Wilson Galdones

Wilson Galdones

Farmer Story: 

Wilson Galdones was only a senior in high school when he leased his first half acre of farmland. Even back then he was planting mostly taro – Chinese and Araimo varieties. When Galdones enlisted in the Army, his brother took over the farm and expanded, adding more varieties at a larger scale.

Coming from a long line of farmers, farming was always in Galdones’ blood. During his military career, living in Oklahoma and Texas, he took up ranching as a hobby. His goal was to eventually come back to Hawaiʻi Island to farm and raise livestock.  

kalo field with treeline in background

While he was gone the sugar cane plantation where his father worked closed and his father started a farm. When Galdones retired from the military he sold his properties on the continent, moved home and took over the farm. He bought 25 acres to raise cattle, goats, and sheep and leased seven acres for farming Okinawan purple sweet potatoes and Paʻlehua taro, with a small section reserved for growing vegetables, such as corn, jicama, bananas, white yam, araimo taro and Chinese taro for personal use. 

planted taro in field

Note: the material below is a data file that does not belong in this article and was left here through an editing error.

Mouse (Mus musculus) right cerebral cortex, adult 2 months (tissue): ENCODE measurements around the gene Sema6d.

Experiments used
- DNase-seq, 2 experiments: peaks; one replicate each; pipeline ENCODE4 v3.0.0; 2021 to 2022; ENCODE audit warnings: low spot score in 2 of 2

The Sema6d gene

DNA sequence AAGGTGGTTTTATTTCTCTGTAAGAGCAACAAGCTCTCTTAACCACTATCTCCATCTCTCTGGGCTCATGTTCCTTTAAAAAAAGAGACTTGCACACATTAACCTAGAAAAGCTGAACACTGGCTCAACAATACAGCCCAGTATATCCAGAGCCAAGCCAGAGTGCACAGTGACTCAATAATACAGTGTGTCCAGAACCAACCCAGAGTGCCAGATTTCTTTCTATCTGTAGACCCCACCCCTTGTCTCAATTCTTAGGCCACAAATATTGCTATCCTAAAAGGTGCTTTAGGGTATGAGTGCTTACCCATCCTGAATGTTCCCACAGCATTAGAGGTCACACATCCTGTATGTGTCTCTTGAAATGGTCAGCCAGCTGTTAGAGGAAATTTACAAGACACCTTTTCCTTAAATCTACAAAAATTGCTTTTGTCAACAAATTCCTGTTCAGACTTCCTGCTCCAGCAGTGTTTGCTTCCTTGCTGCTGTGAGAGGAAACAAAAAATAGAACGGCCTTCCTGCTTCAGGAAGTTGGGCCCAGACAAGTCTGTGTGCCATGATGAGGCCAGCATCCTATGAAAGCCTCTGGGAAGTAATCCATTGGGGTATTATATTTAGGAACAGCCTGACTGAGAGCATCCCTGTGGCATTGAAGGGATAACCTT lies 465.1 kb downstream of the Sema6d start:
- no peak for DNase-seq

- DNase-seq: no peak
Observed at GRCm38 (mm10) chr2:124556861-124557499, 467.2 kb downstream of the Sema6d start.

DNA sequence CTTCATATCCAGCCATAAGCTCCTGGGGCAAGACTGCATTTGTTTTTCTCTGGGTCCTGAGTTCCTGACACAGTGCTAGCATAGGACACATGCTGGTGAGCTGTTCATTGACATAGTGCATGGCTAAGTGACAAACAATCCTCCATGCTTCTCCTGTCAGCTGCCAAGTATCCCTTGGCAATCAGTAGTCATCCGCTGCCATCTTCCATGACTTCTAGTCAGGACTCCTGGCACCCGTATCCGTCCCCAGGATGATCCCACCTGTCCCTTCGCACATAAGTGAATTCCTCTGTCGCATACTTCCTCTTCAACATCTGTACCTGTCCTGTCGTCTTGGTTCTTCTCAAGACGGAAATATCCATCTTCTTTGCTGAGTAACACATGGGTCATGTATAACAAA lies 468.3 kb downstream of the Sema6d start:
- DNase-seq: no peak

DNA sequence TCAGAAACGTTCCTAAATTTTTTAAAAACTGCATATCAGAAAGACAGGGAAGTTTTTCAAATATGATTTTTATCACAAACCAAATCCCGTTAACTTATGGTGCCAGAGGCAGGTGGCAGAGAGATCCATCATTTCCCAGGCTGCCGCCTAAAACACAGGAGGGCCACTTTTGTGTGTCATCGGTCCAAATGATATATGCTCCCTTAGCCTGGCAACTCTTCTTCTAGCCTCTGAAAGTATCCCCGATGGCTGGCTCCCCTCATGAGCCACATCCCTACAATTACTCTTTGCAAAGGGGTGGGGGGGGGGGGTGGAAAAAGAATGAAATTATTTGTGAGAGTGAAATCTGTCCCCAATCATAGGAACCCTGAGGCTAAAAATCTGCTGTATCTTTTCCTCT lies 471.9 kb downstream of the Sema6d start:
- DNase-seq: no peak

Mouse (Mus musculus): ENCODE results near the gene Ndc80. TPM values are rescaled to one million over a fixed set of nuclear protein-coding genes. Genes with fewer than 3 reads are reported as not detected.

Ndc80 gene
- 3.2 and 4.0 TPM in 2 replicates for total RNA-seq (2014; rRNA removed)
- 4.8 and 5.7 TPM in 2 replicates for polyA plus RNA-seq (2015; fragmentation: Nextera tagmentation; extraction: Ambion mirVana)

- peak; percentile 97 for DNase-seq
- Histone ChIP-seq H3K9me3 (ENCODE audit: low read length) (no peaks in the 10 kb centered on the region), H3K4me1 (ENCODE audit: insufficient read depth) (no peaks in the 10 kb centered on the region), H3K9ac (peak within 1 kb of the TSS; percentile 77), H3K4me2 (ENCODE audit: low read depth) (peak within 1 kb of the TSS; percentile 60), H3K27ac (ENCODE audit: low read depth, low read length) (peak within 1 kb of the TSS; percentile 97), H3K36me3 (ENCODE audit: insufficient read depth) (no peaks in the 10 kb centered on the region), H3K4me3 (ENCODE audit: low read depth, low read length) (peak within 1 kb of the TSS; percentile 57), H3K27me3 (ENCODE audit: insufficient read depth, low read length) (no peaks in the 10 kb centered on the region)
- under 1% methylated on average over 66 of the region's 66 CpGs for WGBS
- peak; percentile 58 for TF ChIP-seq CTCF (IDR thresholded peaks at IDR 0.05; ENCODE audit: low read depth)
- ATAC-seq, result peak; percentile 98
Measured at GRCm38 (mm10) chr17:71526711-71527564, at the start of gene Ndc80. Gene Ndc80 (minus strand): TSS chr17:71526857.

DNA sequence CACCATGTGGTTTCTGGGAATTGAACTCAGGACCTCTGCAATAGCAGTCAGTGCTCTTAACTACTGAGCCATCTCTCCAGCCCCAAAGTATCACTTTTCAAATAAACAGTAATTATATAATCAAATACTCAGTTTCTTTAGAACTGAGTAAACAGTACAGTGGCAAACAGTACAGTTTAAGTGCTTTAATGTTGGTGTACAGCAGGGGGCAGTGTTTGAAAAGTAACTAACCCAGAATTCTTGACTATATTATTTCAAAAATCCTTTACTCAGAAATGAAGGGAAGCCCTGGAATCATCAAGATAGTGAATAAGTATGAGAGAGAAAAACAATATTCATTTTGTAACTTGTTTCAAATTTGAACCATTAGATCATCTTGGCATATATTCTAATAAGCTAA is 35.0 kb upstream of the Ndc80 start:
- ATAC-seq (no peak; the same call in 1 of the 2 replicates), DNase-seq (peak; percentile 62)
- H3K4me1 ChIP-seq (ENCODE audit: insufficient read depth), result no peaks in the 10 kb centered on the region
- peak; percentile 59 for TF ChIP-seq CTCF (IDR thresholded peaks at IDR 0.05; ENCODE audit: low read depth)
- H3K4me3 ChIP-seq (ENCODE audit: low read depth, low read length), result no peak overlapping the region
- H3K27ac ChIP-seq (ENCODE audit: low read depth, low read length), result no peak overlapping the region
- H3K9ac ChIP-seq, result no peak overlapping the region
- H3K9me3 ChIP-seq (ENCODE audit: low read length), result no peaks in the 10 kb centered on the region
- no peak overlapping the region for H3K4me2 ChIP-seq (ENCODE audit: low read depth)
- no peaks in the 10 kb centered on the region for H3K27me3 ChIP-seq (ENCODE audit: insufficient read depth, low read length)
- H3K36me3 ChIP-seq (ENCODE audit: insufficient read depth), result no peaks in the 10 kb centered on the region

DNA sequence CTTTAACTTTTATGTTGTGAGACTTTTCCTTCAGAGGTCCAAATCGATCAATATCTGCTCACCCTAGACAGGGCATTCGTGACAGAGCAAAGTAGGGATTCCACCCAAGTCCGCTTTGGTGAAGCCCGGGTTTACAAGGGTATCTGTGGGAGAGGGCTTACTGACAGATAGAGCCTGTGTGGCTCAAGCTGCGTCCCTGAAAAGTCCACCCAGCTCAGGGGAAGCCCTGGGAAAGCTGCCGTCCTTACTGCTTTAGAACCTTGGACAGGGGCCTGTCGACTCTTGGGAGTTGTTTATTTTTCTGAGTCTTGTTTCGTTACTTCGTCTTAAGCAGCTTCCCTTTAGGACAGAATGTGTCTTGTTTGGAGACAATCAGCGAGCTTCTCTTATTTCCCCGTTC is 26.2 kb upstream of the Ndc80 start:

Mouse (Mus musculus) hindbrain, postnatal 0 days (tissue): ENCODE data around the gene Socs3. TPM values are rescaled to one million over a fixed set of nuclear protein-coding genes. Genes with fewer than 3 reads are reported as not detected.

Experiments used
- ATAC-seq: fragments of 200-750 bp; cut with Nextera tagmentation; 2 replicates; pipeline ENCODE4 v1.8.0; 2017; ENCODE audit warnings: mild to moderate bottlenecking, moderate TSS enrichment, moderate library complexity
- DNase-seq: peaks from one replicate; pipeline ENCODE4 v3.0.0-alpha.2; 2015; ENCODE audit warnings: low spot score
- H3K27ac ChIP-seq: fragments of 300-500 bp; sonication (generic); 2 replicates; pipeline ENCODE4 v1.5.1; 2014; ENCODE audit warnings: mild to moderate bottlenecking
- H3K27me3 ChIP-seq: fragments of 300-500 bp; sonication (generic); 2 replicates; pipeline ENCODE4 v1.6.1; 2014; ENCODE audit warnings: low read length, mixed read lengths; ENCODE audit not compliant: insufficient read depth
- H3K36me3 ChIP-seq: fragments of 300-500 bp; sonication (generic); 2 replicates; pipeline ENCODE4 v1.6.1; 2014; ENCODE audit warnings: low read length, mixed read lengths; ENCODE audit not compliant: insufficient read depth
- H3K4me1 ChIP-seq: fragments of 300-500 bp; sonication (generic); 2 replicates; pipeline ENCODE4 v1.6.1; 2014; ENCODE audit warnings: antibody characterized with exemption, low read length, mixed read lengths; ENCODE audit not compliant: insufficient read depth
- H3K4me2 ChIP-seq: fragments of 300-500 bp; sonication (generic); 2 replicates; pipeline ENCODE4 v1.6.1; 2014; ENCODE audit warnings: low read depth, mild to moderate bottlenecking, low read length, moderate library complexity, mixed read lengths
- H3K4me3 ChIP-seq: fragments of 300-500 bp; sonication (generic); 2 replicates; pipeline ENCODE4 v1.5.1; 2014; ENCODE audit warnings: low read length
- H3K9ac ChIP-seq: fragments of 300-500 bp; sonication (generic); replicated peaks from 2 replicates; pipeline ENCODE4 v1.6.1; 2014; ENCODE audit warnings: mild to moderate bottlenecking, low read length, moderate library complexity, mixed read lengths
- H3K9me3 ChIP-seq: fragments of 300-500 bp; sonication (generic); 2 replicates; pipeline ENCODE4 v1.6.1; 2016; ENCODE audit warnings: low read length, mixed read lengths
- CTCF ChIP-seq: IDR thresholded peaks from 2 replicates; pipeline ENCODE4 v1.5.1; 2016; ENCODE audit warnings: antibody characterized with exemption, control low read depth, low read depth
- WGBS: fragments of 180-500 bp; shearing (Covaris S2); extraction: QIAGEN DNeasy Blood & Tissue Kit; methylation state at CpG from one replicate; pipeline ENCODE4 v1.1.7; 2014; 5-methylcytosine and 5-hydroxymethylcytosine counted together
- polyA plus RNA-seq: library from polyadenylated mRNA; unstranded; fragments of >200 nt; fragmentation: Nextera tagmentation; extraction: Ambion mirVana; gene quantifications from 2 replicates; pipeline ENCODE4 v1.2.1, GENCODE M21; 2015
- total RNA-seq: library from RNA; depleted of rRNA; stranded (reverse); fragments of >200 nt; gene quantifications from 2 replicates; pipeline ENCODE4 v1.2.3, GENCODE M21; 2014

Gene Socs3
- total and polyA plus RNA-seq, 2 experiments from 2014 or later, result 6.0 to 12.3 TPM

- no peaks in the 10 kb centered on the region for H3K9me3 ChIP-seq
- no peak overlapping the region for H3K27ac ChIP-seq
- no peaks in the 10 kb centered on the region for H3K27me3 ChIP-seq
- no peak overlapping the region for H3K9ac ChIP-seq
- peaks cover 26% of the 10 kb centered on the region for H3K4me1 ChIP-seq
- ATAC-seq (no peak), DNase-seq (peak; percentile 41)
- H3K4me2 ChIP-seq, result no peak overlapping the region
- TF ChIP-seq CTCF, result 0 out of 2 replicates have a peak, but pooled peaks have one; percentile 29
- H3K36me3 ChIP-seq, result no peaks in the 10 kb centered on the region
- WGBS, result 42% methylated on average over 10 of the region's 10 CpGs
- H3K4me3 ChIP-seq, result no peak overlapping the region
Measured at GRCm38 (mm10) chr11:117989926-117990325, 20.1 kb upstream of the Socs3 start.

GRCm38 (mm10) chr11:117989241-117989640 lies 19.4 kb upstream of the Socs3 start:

The Paʻlehua taro – a variety that had been introduced to his brother by a Samoan farmer – proved to be a good choice after much trial and error and advice on how to improve quality from fellow farmers.

“Kalo is a local staple,” Galdones said. “I figured farming kalo will benefit the local community. Most of the kalo customers are locals and local small businesses. It’s a good way to support the local economy.”

kalo roots in wheelbarrow

Being on the rainy east side of the island, Galdones enjoys good weather for growing taro year-round and says he can do almost everything himself without extra hands. 

When it comes to eating taro, Galdones enjoys its diversity and how different ethnicities use it in their cuisines. 

“The best part of producing on the island is that the state is a melting pot of different nationalities,” Galdones said. “You can make it into chips, add it to a favorite soup, eat it like rice, or pound it into a local favorite: poi.”

Featured Recipe: Kalo with Coconut Cream

See Featured Recipe

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